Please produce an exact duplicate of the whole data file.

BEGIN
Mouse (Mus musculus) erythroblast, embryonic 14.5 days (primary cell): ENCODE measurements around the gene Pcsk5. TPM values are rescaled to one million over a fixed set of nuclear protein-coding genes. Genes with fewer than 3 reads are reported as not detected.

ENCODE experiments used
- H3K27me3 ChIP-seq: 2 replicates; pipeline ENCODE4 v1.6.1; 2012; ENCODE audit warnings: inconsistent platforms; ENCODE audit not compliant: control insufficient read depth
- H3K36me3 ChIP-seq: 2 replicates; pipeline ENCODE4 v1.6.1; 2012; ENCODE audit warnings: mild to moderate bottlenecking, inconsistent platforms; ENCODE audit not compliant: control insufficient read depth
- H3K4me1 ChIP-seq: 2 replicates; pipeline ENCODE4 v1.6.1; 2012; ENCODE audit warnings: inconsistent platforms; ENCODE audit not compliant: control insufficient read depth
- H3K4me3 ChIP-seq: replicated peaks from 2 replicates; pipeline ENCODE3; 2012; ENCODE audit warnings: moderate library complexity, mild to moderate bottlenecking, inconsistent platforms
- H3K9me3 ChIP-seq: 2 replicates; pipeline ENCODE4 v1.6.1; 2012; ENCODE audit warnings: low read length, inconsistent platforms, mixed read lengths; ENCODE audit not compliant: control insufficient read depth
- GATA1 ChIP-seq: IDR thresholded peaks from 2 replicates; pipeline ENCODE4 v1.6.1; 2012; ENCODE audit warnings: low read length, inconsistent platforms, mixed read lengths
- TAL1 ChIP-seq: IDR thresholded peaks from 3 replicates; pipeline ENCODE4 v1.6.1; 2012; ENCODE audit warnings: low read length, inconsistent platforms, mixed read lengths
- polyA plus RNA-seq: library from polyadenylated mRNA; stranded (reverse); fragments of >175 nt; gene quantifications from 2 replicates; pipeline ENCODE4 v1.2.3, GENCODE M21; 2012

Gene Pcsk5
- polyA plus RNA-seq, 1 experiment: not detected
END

Mouse (Mus musculus) erythroblast, embryonic 14.5 days (primary cell): ENCODE measurements around the gene Pcsk5. TPM values are rescaled to one million over a fixed set of nuclear protein-coding genes. Genes with fewer than 3 reads are reported as not detected.

ENCODE experiments used
- H3K27me3 ChIP-seq: 2 replicates; pipeline ENCODE4 v1.6.1; 2012; ENCODE audit warnings: inconsistent platforms; ENCODE audit not compliant: control insufficient read depth
- H3K36me3 ChIP-seq: 2 replicates; pipeline ENCODE4 v1.6.1; 2012; ENCODE audit warnings: mild to moderate bottlenecking, inconsistent platforms; ENCODE audit not compliant: control insufficient read depth
- H3K4me1 ChIP-seq: 2 replicates; pipeline ENCODE4 v1.6.1; 2012; ENCODE audit warnings: inconsistent platforms; ENCODE audit not compliant: control insufficient read depth
- H3K4me3 ChIP-seq: replicated peaks from 2 replicates; pipeline ENCODE3; 2012; ENCODE audit warnings: moderate library complexity, mild to moderate bottlenecking, inconsistent platforms
- H3K9me3 ChIP-seq: 2 replicates; pipeline ENCODE4 v1.6.1; 2012; ENCODE audit warnings: low read length, inconsistent platforms, mixed read lengths; ENCODE audit not compliant: control insufficient read depth
- GATA1 ChIP-seq: IDR thresholded peaks from 2 replicates; pipeline ENCODE4 v1.6.1; 2012; ENCODE audit warnings: low read length, inconsistent platforms, mixed read lengths
- TAL1 ChIP-seq: IDR thresholded peaks from 3 replicates; pipeline ENCODE4 v1.6.1; 2012; ENCODE audit warnings: low read length, inconsistent platforms, mixed read lengths
- polyA plus RNA-seq: library from polyadenylated mRNA; stranded (reverse); fragments of >175 nt; gene quantifications from 2 replicates; pipeline ENCODE4 v1.2.3, GENCODE M21; 2012

Gene Pcsk5
- polyA plus RNA-seq, 1 experiment: not detected